I went home this past weekend. Home meaning Greenville. Home is Wilmington too. But when I say that I’m going “home”, I usually mean Greenville. I was going home because my best friend from home was flying in from Portland. Katie. She had a few days off of work and found a cheap flight and decided to make a visit home. Home is also Greenville for her – though she was born in Minnesota. But for some reason, despite where we’ve lived or the places we’ve been, home has always been Greenville – really Winterville. Only we tell people Greenville because no one has ever really heard of Winterville; so it’s easier to just say Greenville. But Winterville is where we grew up just down the road from each other. She lived on a road – Orchard Lane – where I went to preschool. In walking distance from the preschool was a wooded field that would bloom full of daffodils in the Spring. But Katie's and my paths crossed after I was done with Orchard Lane and entering a summer camp. We learned to tread water together – I was terrified.

On my drive home, my first weekend trip alone with the baby, I had a little bit of quiet time to think…because the baby slept as I drove. And on my way I had new perspective – that seems to happen when I drive home and even moreso now that I’m a mom. But on my drive I laughed – three times I saw horses. Not so odd – but the odd part was that I saw a horse tied to a front porch grazing on grass in a front yard. Then I saw horses in a pasture (normal) and then a little further down the road I saw a horse meandering in the field (yes field) of a used car lot. So odd. And because it was Saturday when I was traveling, I saw all kinds of yard sales. One yardsale was in front of a mobile home graveyard. There’s about 3+ acres of land near a little town I pass through that has all of these rusted, window busted out, insulation hanging out mobile homes. And in front of them was about 5 people – one woman w/ a cigarette dangling from her lips – setting up their yardsale. Among the items to sell – two salon style hairdryers. You know, the kind that you sit in the chair and have the big round half globe thing come down over your noggin. That struck me as odd. I mean who goes to a yardsale for that? And if they buy it – what do they say, ‘oh yes! Finally – I’ve been lookin’ fer one o’ these thangs for my bathroom.’ Huh? And the final odd yard sale was one set up under a funeral tent – you know those tents that are set up at graveside? Right. One of those. Seriously.

But as many odd things as I passed on my drive home – the happier I was to be going home. It’s on these back roads that I’ve done so much thinking over the years. And here I was, a mom, driving my baby to my hometown. And along the way I passed two signs. One said, Jesus is Lord. The other said, I enjoyed the wedding. Invite me to the marriage. – God.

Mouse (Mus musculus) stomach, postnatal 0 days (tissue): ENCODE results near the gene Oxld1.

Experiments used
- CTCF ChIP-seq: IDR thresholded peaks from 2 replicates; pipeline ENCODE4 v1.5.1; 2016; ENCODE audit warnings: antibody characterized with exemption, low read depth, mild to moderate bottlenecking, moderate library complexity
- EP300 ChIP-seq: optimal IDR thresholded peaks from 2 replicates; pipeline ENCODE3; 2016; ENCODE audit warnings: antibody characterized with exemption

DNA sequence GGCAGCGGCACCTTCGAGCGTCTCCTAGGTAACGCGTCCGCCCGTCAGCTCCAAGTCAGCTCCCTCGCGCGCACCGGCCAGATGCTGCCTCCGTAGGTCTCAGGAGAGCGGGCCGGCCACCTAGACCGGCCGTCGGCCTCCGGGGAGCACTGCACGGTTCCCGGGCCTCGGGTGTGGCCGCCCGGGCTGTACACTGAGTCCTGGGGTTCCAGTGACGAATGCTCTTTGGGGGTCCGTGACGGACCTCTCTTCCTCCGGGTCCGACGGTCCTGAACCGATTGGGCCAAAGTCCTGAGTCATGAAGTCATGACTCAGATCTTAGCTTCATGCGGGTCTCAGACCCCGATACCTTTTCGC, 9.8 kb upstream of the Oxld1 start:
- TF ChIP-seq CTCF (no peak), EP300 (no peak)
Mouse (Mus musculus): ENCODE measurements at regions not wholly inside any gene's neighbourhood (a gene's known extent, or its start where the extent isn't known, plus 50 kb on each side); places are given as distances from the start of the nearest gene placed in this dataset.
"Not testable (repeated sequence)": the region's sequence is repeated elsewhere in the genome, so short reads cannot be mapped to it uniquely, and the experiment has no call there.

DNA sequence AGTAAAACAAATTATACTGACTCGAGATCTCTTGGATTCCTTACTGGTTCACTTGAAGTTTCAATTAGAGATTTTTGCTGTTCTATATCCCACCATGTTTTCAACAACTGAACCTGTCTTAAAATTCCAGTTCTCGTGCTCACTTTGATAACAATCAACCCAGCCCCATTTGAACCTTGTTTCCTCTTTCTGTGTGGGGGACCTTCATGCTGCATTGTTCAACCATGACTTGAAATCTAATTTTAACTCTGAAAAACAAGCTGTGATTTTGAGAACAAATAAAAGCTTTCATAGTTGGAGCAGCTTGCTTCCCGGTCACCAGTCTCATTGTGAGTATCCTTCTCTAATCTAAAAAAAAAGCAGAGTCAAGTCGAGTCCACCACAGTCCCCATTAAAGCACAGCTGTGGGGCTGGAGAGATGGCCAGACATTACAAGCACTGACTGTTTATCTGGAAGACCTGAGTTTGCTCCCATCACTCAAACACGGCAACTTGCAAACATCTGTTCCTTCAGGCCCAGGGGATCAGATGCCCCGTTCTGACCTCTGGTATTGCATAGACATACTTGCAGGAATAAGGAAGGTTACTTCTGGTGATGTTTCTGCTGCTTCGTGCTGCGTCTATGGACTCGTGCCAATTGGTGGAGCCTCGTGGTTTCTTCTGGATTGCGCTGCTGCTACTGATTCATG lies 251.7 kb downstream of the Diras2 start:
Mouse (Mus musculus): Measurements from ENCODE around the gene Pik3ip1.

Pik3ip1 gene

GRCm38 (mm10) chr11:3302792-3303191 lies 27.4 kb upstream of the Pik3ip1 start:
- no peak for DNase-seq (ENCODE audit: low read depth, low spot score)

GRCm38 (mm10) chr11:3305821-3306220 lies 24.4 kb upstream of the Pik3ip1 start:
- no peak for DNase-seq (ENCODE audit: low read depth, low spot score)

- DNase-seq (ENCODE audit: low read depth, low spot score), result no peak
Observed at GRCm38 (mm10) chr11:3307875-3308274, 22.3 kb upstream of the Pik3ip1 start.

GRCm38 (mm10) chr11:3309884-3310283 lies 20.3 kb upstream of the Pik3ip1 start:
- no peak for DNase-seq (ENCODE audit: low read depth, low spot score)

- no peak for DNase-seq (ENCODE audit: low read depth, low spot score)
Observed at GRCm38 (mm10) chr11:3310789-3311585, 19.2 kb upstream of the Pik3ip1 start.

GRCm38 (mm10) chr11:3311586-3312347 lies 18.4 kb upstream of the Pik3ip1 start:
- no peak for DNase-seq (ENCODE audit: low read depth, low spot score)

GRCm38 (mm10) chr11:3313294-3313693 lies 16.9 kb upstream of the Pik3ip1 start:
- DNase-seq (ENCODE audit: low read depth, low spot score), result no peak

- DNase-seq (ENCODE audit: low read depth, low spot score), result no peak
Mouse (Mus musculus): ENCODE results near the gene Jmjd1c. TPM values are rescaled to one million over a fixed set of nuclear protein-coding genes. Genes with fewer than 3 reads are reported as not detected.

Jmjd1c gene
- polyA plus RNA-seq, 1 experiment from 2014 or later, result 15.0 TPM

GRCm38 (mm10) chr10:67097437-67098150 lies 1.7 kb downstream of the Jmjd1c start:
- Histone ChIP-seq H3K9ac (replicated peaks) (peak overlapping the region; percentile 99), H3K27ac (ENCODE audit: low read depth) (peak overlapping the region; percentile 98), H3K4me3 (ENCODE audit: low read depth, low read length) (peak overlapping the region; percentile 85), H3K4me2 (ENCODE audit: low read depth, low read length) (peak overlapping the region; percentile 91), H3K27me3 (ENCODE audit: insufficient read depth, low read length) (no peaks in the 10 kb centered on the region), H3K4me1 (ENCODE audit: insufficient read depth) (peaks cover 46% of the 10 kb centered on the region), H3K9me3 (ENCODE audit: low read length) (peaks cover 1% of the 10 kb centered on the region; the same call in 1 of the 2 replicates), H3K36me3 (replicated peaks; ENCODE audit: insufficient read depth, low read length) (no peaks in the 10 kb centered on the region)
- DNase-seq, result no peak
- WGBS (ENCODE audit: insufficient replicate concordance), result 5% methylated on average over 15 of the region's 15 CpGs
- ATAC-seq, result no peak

Growing up, I would say that I was from a small town – but it’s growing now. It’s spreading more every time I visit. But some things never change and I like that. It’s comforting. I like stability – I suppose we all do. Predictability. And some things just are – and home is one of them. Like I know just how my brother and sister-n-law will react when I drive up to see them. I know just how comfortable I’ll feel at my mom’s house. And I know just how easy I’ll feel driving around town. I don’t go back to “old” me – we all have the old us…the us everyone knew growing up (maybe the jokester, or the one who was kind of goofy, or absent-minded, etc.)…but it’s at home that I get a feeling of me. And I think that’s necessary. As much of me as I am here in Wilmington – there is a reminder of my childhood that I get to breathe in when I’m at home and I need that.

Katie visited with me and Loralai for a good while on Saturday. And like always, we pick up like we saw each other only 5 minutes ago and then we inevitably talk on the phone later as if we’re still living 5 miles down the road. I only wish that was so – b/c if it was, Katie would come to my house in her beat up old 1980 something jetta with tin foil on the antenna and busted out starter that made a hideous screeching noise when she started up the VW. And then we’d turn on the oldies station – b/c it was one of the only ones we could pick up – and we would drive around town (b/c that was pretty much all there was to do in a small town) and be completely content just being together. Doing nothing. I guess growing up in a small town helps you learn to appreciate the simple things b/c you had to learn to create your own sense of fun – and it had to be simple b/c complicated, other than family drama or boys and high school, just didn’t exist.

It was a good weekend. And it ended with me stopping at McDonald’s, ordering a decaf coffee and a sausage and egg biscuit and greeting the drive thru lady – only to realize I went to elementary school with her. And then I called my husband to tell him this: “todd – I have a mind like a steal trap! I was just at mcdonald’s, drove up to the window and there wasa girl I went to elementary school with. And so I say to her, “is your name teresa?” she said, “yeeess.” I say, “is your last name holden?” she says, “yessss.” Then I told her that I went to school with her and her brother, lynwood. She told me he was living in Mississippi – and I was waiting on napkins and we just got to talking…OH MY GOSH! I STOLE FROM MCDONALDS!” …just as I was telling todd about my steal trap mind, I was miles away from mcdonalds, looked down and had TWO meal bags. Teresa asked me, in the middle of our conversation “did you get your order yet?” I told her no b/c my baby brain mind was mush – but really, the reason we were in conversation was b/c I had asked for napkins. I had already gotten my meal. But she handed me another biscuit and then we said bye …and it wasn’t until I was bragging about what a great memory I had that I realized that I had two biscuits. Oh well. Thanks McDonalds.

All of this to say, I’m from a small town. I wasn’t raised in the city. I didn’t know what Abercrombie and Fitch was until college. I thought a tshirt and shorts that fit was a good outfit. A good weekend was a car ride with Allyson and Katie, a stop at dairy queen and a good movie. Somewhere between high school and now I made plenty of mistakes. Lots. I lost my way and forgot who I was. I even toyed with my faith. But because I was sealed years ago, God kept working on my heart. And blessed me immeasurably. And still, Katie is one of my dearest friends. That field of daffodils wasn’t blooming but was as beautiful as ever. My family is still my treasure and I love going home because now it’s not just going home to mom’s…it’s an adventure filled with a Turner, Wyatt and Loralai and a soon to be baby girl (name is still a secret).

Aaah, home.

aunt katie and loralai. mm mm sweet hugs.

aunt katie and loralai relaxing.

aunt julie and loralai - and the baby in her belly.

sunscreen covered turner and wyatt smooching loralai.